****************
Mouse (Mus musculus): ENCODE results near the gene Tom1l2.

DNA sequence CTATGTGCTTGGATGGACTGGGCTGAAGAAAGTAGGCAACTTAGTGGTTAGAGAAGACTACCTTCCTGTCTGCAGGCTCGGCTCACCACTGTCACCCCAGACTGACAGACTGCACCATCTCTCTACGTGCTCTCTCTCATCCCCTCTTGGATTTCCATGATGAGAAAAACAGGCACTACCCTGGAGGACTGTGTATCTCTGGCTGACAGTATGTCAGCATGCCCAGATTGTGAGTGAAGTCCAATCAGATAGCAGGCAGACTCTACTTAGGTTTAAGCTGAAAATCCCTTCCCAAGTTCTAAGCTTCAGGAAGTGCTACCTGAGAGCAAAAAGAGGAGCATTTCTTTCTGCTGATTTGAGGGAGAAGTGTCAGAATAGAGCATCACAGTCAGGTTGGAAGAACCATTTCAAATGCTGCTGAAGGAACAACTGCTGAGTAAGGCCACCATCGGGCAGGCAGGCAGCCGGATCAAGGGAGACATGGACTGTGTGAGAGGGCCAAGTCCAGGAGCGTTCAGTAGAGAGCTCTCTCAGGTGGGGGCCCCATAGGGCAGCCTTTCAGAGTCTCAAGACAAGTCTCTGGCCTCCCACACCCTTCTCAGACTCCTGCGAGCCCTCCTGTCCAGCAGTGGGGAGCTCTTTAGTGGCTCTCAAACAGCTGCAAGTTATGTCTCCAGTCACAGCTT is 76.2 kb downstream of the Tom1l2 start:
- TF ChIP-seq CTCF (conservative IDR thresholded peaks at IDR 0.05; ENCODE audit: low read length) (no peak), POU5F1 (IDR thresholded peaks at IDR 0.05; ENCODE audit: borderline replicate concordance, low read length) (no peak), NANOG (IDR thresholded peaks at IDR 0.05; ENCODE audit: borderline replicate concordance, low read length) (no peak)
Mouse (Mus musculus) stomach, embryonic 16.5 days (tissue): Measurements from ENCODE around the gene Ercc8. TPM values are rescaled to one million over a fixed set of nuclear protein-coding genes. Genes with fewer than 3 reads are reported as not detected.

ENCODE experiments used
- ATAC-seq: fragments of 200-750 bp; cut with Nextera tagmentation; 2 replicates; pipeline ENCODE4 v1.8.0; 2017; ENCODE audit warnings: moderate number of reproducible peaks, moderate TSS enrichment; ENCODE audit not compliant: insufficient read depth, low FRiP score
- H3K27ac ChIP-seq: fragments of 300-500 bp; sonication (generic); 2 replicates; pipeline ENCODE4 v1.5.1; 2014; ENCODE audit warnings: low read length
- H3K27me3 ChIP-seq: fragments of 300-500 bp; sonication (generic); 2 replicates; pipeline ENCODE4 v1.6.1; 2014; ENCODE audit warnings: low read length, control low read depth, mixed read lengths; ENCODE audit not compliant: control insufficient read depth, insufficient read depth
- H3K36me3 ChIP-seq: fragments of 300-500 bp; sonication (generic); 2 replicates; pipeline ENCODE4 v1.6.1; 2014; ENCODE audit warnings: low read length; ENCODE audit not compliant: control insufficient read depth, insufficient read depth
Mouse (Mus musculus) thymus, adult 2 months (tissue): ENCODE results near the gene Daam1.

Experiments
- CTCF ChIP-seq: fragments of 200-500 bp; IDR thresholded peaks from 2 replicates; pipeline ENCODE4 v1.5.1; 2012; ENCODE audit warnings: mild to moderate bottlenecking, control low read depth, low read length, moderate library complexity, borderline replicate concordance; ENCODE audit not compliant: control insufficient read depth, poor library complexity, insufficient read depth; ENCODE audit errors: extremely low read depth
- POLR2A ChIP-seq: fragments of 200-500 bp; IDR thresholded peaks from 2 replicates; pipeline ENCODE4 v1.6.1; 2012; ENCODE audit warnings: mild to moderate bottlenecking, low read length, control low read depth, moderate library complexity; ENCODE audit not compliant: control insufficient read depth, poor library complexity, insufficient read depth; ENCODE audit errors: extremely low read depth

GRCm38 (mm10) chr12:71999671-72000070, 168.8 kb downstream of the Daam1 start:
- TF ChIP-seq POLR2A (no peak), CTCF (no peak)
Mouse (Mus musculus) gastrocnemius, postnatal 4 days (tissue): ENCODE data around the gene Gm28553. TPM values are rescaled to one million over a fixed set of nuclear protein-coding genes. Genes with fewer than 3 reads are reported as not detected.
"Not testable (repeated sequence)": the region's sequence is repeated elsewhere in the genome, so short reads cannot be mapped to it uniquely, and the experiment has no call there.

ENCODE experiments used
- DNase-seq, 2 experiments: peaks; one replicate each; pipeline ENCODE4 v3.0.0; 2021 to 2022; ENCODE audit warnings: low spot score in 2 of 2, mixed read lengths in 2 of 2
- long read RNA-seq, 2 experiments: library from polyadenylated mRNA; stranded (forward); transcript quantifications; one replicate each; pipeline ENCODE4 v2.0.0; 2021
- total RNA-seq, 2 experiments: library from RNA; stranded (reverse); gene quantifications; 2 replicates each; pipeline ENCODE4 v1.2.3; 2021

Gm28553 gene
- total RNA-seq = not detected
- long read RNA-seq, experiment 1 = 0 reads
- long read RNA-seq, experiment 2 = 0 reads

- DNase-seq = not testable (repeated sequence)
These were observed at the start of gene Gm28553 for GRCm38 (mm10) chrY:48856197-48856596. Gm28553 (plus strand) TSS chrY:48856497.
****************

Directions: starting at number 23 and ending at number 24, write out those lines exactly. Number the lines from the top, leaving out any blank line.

- total RNA-seq = not detected
- long read RNA-seq, experiment 1 = 0 reads